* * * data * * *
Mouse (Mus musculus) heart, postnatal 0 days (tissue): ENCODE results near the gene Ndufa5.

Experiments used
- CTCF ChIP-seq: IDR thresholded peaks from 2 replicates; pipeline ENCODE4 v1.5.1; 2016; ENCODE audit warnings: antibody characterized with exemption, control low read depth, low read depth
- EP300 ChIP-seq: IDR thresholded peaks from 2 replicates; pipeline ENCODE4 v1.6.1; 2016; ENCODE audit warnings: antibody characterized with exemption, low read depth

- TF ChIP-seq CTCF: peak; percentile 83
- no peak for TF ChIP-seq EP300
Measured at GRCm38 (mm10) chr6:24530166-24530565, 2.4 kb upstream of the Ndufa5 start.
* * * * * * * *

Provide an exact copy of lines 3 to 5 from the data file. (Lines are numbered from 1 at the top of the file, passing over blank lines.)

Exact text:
- CTCF ChIP-seq: IDR thresholded peaks from 2 replicates; pipeline ENCODE4 v1.5.1; 2016; ENCODE audit warnings: antibody characterized with exemption, control low read depth, low read depth
- EP300 ChIP-seq: IDR thresholded peaks from 2 replicates; pipeline ENCODE4 v1.6.1; 2016; ENCODE audit warnings: antibody characterized with exemption, low read depth

- TF ChIP-seq CTCF: peak; percentile 83